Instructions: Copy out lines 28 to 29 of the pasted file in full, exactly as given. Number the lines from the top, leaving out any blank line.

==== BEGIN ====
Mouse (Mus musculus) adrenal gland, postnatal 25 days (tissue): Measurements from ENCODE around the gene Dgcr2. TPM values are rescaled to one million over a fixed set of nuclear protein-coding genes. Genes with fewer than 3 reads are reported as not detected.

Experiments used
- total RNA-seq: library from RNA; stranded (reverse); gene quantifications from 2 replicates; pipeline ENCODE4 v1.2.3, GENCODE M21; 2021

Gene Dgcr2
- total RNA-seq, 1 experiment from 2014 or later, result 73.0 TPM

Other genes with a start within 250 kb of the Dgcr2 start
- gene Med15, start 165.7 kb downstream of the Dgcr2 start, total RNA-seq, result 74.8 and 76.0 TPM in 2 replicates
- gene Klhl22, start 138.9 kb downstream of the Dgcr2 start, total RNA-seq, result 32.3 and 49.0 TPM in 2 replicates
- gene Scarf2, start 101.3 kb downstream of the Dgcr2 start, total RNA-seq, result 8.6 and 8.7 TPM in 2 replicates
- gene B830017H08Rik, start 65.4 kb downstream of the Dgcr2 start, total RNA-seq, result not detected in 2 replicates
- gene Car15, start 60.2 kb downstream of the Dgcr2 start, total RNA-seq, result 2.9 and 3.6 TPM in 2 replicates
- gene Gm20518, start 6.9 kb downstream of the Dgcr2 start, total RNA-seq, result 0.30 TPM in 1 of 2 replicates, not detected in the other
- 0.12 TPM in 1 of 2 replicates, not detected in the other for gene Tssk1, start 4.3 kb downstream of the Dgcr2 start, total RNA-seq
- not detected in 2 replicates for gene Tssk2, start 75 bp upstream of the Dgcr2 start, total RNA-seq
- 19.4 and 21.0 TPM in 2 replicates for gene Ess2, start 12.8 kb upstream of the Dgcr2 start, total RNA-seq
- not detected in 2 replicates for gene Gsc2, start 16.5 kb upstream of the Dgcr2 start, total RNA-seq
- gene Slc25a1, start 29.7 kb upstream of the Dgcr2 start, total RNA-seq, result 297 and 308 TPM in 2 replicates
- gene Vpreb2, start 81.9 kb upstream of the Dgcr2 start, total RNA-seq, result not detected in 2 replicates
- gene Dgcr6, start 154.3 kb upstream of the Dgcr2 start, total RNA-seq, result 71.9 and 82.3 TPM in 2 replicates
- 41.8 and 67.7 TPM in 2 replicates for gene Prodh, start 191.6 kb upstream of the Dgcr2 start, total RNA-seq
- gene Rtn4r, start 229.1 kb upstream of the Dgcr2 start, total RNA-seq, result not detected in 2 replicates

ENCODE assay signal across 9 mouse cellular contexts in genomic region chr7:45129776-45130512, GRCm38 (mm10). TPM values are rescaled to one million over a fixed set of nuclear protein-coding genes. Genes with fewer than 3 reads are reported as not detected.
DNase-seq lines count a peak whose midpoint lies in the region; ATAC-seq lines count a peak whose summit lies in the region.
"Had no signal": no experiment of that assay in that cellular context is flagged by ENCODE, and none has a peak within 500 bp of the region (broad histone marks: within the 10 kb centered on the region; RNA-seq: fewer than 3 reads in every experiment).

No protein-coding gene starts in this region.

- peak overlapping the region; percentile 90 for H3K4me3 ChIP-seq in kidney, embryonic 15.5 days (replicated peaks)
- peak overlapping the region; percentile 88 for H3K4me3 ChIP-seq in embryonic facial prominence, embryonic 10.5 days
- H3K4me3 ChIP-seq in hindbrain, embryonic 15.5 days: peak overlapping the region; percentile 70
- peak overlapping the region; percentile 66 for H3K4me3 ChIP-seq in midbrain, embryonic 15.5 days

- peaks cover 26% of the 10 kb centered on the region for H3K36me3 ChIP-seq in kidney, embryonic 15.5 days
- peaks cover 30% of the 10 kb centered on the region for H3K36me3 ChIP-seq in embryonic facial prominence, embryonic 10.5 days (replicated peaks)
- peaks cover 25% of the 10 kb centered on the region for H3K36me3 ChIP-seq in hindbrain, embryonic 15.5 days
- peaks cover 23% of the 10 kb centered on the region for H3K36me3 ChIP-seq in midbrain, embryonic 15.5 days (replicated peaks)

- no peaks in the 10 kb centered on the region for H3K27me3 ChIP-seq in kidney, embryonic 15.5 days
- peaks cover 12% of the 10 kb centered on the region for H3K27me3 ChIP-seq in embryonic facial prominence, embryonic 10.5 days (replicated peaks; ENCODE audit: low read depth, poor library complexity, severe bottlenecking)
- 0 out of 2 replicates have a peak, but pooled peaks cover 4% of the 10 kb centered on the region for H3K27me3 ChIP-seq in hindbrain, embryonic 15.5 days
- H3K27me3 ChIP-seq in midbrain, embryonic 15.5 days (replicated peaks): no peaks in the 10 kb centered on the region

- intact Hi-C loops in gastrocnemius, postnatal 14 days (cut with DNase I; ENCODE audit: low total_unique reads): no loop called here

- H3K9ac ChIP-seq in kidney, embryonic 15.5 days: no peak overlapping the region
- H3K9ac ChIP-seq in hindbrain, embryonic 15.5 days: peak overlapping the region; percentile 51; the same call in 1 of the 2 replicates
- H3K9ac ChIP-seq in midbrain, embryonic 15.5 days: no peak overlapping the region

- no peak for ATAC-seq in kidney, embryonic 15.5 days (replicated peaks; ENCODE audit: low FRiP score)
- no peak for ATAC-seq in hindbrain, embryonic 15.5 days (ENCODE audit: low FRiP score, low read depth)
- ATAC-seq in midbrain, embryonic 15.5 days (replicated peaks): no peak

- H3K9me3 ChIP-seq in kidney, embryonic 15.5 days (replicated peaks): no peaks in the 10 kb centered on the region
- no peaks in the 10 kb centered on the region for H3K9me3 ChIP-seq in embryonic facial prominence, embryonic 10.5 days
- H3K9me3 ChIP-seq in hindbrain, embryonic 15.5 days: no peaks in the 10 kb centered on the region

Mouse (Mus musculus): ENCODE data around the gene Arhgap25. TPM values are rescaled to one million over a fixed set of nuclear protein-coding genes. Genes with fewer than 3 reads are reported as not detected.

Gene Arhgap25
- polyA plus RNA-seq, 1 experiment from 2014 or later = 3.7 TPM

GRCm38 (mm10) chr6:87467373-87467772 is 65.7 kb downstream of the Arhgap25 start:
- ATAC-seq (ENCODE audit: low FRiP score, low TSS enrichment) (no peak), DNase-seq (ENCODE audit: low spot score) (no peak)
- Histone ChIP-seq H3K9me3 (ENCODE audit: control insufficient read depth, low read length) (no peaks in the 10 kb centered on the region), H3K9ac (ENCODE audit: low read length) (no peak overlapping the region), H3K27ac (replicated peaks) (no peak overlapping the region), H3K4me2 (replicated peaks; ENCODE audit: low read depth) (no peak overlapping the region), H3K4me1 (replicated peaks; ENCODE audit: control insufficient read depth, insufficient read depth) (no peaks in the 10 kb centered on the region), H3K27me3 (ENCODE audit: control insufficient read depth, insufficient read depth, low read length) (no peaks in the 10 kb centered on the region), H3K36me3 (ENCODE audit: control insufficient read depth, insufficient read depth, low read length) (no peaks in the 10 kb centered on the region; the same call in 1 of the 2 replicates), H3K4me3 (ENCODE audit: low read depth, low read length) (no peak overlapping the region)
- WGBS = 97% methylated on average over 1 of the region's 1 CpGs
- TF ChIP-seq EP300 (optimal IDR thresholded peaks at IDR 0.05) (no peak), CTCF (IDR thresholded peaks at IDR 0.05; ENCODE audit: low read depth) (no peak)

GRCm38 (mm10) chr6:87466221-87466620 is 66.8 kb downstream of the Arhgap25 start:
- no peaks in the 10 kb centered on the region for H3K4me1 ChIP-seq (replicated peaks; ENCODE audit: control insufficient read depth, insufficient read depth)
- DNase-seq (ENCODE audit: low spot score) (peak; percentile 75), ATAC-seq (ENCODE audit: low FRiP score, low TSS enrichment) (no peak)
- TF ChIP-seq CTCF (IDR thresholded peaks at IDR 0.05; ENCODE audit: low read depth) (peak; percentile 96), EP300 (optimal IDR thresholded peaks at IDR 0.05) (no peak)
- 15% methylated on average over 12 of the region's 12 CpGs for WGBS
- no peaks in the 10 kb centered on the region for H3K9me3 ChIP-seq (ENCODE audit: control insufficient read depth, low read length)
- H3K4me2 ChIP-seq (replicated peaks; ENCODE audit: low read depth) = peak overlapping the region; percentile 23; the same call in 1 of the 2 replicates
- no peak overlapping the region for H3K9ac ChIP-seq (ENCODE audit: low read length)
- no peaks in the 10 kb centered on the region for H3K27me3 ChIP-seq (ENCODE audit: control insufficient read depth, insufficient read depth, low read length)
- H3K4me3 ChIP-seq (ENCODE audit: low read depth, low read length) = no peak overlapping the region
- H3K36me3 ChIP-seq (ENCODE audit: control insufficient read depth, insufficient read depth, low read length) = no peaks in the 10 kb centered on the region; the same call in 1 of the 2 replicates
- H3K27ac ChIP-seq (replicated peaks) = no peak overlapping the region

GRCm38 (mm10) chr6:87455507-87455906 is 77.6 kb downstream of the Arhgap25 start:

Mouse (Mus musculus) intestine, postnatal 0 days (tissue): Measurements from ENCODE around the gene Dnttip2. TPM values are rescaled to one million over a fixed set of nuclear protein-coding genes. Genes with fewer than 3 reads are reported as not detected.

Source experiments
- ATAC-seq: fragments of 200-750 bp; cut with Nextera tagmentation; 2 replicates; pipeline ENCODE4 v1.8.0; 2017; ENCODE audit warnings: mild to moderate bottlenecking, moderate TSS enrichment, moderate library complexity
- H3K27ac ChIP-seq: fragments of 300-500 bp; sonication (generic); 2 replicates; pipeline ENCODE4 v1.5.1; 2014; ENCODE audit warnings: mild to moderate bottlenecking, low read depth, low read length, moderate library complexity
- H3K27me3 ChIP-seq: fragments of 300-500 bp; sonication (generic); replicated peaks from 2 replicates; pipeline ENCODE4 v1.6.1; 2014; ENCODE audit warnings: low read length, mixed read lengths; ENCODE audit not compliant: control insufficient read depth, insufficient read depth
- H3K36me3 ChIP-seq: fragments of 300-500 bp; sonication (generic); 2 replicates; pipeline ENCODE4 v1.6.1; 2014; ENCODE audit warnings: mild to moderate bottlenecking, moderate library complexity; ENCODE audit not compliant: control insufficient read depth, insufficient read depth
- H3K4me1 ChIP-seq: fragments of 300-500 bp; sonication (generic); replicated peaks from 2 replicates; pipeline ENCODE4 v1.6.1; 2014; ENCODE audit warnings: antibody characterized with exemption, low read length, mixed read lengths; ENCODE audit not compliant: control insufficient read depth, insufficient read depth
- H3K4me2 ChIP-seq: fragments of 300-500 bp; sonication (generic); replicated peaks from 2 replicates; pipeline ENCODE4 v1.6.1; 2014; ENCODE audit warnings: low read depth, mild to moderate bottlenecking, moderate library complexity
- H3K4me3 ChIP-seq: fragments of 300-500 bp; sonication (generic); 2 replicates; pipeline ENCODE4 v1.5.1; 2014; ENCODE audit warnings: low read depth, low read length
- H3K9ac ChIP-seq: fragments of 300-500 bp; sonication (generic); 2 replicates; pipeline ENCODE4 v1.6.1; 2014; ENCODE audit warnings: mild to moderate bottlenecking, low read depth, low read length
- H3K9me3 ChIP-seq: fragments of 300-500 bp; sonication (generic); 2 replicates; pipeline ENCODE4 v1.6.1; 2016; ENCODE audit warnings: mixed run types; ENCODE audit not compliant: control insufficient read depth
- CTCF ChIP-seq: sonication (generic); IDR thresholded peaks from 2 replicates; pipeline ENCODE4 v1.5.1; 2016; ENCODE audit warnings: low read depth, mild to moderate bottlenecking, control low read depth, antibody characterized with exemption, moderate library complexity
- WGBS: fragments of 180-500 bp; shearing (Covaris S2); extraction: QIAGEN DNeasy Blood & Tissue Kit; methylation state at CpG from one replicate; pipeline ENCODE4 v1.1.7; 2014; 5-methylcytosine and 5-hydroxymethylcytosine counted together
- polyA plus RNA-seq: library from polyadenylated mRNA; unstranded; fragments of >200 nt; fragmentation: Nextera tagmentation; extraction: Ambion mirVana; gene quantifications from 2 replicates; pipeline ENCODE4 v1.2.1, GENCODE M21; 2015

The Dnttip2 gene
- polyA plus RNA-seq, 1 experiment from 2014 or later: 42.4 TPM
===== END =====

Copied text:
- H3K4me3 ChIP-seq in hindbrain, embryonic 15.5 days: peak overlapping the region; percentile 70
- peak overlapping the region; percentile 66 for H3K4me3 ChIP-seq in midbrain, embryonic 15.5 days